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I'm working on some code that interacts with a remote API via websockets. My data layer is responsible for establishing and monitoring the websocket connection. It also contains methods that can be used by the application to enqueue websocket messages to be sent. The application code should not be responsible for inspecting the state of the websocket connection, aka fire-and-forget.

Ideally, I'd like to data layer to function as follows:

  • When the data layer does not have a connection to the websocket endpoint (self.isConnected == NO), messages are buffered internally.
  • When a connection is becomes available (self.isConnected == YES), buffered messages are immediately sent, and any subsequent messages are sent immediately.

Here's what I've been able to come up with:

#import "RACSignal+Buffering.h"

@implementation RACSignal (Buffering)

- (RACSignal*)bufferWithSignal:(RACSignal*)shouldBuffer
    return [RACSignal createSignal:^RACDisposable *(id<RACSubscriber> subscriber) {

        RACCompoundDisposable *disposable = [RACCompoundDisposable compoundDisposable];

        NSMutableArray* bufferedValues = [[NSMutableArray alloc] init];
        __block BOOL buffering = NO;

        void (^bufferHandler)() = ^{
            if (!buffering)
                for (id val in bufferedValues)
                    [subscriber sendNext:val];

                [bufferedValues removeAllObjects];

        RACDisposable* bufferDisposable = [shouldBuffer subscribeNext:^(NSNumber* shouldBuffer) {

            buffering = shouldBuffer.boolValue;


        if (bufferDisposable)
            [disposable addDisposable:bufferDisposable];

        RACDisposable* valueDisposable = [self subscribeNext:^(id x) {

            [bufferedValues addObject:x];

        } error:^(NSError *error) {
            [subscriber sendError:error];
        } completed:^{
            [subscriber sendCompleted];

        if (valueDisposable)
            [disposable addDisposable:valueDisposable];

        return disposable;


Lastly, this is pseudo-code for how it would be used:

@interface APIManager ()

@property (nonatomic) RACSubject* requests;


@implementation WebsocketDataLayer

- (id)init
    self = [super init];

    if (self) {

        RACSignal* connectedSignal = RACObserve(self, connected);

        self.requests = [[RACSubject alloc] init];

        RACSignal* bufferedApiRequests = [self.requests bufferWithSignal:connectedSignal];

        [self rac_liftSelector:@selector(sendRequest:) withSignalsFromArray:@[bufferedApiRequests]];
    return self;

- (void)enqueueRequest:(NSString*)request
    [self.requests sendNext:request];

- (void)sendRequest:(NSString*)request
    DebugLog(@"Making websocket request: %@", request);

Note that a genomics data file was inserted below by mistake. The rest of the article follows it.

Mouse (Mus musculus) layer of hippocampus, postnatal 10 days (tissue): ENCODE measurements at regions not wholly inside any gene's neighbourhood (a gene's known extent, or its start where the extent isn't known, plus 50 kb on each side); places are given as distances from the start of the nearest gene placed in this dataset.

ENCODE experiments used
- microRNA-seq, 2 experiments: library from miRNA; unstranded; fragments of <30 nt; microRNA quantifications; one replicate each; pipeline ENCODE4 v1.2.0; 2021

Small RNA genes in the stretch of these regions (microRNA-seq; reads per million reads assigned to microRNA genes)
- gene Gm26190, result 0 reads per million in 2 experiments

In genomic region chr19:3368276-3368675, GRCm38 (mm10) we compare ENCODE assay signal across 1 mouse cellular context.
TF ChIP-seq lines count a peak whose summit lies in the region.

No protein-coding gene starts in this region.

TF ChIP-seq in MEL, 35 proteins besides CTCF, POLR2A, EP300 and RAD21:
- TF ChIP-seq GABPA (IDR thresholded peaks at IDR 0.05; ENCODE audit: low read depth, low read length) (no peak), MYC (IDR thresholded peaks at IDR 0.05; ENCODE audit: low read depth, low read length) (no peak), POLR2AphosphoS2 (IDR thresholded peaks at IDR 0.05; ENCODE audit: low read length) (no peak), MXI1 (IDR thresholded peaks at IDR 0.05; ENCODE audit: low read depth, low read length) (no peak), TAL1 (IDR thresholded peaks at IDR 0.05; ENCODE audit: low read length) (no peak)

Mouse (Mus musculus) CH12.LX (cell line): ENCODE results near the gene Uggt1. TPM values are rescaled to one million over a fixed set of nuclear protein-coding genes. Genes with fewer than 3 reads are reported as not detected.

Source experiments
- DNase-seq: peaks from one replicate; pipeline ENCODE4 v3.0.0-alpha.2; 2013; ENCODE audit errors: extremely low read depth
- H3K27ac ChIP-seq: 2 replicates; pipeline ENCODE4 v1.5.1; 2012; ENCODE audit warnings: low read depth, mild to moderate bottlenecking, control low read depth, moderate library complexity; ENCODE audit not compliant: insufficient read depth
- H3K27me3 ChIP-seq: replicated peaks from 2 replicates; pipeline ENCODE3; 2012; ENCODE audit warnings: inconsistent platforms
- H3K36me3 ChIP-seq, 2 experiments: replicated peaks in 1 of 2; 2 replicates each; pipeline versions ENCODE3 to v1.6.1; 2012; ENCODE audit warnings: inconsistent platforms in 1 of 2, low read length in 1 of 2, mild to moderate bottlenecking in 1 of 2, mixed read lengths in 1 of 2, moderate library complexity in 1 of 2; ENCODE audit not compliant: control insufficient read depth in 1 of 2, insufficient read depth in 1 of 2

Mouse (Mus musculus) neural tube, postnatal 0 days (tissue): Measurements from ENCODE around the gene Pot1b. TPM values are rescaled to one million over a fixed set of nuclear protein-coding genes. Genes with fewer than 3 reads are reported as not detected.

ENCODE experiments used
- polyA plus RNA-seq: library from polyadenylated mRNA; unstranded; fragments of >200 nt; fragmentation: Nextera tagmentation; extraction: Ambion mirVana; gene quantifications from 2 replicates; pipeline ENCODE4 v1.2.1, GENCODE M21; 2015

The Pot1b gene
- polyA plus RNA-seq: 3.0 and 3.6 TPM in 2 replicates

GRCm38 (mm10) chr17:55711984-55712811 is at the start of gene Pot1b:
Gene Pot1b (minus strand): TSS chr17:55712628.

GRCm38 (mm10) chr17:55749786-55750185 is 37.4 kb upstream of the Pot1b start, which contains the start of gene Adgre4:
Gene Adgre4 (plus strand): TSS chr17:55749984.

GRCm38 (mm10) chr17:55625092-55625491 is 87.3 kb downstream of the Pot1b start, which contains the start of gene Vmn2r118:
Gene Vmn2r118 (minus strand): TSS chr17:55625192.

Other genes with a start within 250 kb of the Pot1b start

My question is: Is this the right approach for buffering values? Is there a more idiomatic RAC way of handling this?

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2 Answers 2

up vote 10 down vote accepted

Buffering can be thought of as something that applies to individual requests, which leads to a natural implementation using -flattenMap: and RACObserve:

RACSignal *bufferedRequests = [self.requests flattenMap:^(NSString *request) {

    // Waits for self.connected to be YES, or checks that it already is,
    // then forwards the request.
    return [[[[RACObserve(self, connected)
        // Replace the property value with our request.

If ordering is important, you can replace -flattenMap: with -map: plus -concat. These implementations avoid the need for any custom operators, and work without manual subscriptions (which are notoriously messy).

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The map + concat option will be something like this if I'm not mistaken: github.com/ReactiveCocoa/ReactiveCocoa/blob/… –  allprog Oct 24 '13 at 5:57
Excellent answer. Just for curiosity: isn't this a little too wasteful for higher throughput buffering? Can this be the reason why bufferWithTime: was not implemented in terms of this approach? –  allprog Oct 24 '13 at 6:10
@allprog It might be a little slower than an implementation like -bufferWithTime:, but it shouldn't be noticeable. It could be optimized by pulling the RACObserve out and using -replayLast upon it. Note also that -bufferWithTime: guarantees to send the entire buffer once the period is up (introducing additional complexity, especially around completion), whereas that's not really important here. –  Justin Spahr-Summers Oct 24 '13 at 6:32
Very cool! I had a feeling there must be a way a "native" RAC way of handling this. At first glance, this felt wasteful because of the repeated creation of the self.connected RACSignal. However, I guess the RACDisposable semantics of take: handle the cleanup? –  Matt Hupman Oct 24 '13 at 14:08
@MattHupman I'd start off by not worrying about it. If you do begin to notice a performance issue, though, you can do as I mentioned above: move the RACObserve out of the block, and call -replayLast on it. This will ensure that the KVO observation only happens once, and subscribers will share all of the values from that one. –  Justin Spahr-Summers Oct 24 '13 at 19:04

You do almost exactly the same as what is implemented in the bufferWithTime: operation and I can't think of any existing operations that would implement it more idiomatically. (Probably this is the reason why bufferWithTime was implemented in this way.) Reviewing your code using that implementation may reveal some faults you didn't think of.

But to be honest, this should not be so hard. There should exist a buffering operation that buffers the output and spews the contents when the trigger signal fires. Probably most buffering can be implemented in terms of this functionality, so having it would add value to the framework.

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